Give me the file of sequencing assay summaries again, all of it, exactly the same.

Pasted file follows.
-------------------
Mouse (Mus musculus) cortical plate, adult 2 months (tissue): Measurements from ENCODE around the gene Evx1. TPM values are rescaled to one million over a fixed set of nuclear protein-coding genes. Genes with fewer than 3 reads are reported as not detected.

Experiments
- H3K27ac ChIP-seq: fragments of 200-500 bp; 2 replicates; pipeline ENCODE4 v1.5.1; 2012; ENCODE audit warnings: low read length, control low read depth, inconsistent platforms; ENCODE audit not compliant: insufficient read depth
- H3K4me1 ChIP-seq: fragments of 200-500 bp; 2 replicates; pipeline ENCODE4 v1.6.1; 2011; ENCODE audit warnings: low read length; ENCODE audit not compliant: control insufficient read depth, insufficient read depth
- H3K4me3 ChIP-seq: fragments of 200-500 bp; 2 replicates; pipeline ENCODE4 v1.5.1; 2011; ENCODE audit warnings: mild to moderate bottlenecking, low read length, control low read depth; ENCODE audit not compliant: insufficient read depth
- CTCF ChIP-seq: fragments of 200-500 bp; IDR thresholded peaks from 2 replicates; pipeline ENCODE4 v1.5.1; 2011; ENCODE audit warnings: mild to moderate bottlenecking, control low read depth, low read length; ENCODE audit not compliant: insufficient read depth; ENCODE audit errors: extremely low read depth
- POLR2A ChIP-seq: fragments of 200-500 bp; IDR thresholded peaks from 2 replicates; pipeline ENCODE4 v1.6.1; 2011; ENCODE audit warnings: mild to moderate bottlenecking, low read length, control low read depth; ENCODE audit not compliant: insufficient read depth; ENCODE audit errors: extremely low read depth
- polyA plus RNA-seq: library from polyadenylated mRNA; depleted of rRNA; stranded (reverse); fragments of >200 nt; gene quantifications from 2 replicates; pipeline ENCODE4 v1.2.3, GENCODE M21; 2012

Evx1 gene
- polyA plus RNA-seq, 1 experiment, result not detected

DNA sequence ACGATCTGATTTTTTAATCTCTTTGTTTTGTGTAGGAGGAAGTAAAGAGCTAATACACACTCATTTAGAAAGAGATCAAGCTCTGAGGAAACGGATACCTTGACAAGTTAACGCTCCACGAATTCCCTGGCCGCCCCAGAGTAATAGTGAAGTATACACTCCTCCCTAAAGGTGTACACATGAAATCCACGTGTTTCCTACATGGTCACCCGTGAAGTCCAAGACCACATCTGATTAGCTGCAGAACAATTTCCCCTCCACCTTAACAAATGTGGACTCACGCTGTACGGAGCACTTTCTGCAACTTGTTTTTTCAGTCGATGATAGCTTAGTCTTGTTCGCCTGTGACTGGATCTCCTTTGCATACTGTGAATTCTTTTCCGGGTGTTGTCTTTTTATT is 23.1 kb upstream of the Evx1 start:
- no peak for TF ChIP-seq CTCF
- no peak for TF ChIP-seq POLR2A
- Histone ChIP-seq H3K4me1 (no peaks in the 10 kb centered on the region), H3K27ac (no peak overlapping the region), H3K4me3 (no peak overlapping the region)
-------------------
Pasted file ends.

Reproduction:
Mouse (Mus musculus) cortical plate, adult 2 months (tissue): Measurements from ENCODE around the gene Evx1. TPM values are rescaled to one million over a fixed set of nuclear protein-coding genes. Genes with fewer than 3 reads are reported as not detected.

Experiments
- H3K27ac ChIP-seq: fragments of 200-500 bp; 2 replicates; pipeline ENCODE4 v1.5.1; 2012; ENCODE audit warnings: low read length, control low read depth, inconsistent platforms; ENCODE audit not compliant: insufficient read depth
- H3K4me1 ChIP-seq: fragments of 200-500 bp; 2 replicates; pipeline ENCODE4 v1.6.1; 2011; ENCODE audit warnings: low read length; ENCODE audit not compliant: control insufficient read depth, insufficient read depth
- H3K4me3 ChIP-seq: fragments of 200-500 bp; 2 replicates; pipeline ENCODE4 v1.5.1; 2011; ENCODE audit warnings: mild to moderate bottlenecking, low read length, control low read depth; ENCODE audit not compliant: insufficient read depth
- CTCF ChIP-seq: fragments of 200-500 bp; IDR thresholded peaks from 2 replicates; pipeline ENCODE4 v1.5.1; 2011; ENCODE audit warnings: mild to moderate bottlenecking, control low read depth, low read length; ENCODE audit not compliant: insufficient read depth; ENCODE audit errors: extremely low read depth
- POLR2A ChIP-seq: fragments of 200-500 bp; IDR thresholded peaks from 2 replicates; pipeline ENCODE4 v1.6.1; 2011; ENCODE audit warnings: mild to moderate bottlenecking, low read length, control low read depth; ENCODE audit not compliant: insufficient read depth; ENCODE audit errors: extremely low read depth
- polyA plus RNA-seq: library from polyadenylated mRNA; depleted of rRNA; stranded (reverse); fragments of >200 nt; gene quantifications from 2 replicates; pipeline ENCODE4 v1.2.3, GENCODE M21; 2012

Evx1 gene
- polyA plus RNA-seq, 1 experiment, result not detected

DNA sequence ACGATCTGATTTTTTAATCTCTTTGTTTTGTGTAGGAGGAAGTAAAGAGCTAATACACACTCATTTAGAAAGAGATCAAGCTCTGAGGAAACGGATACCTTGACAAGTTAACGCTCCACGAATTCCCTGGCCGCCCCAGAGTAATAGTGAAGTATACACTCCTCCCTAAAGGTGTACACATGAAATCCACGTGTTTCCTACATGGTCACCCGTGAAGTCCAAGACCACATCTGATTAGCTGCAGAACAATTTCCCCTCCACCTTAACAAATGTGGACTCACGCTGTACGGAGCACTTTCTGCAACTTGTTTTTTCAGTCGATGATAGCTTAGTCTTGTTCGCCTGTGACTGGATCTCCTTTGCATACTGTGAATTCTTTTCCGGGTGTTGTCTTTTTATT is 23.1 kb upstream of the Evx1 start:
- no peak for TF ChIP-seq CTCF
- no peak for TF ChIP-seq POLR2A
- Histone ChIP-seq H3K4me1 (no peaks in the 10 kb centered on the region), H3K27ac (no peak overlapping the region), H3K4me3 (no peak overlapping the region)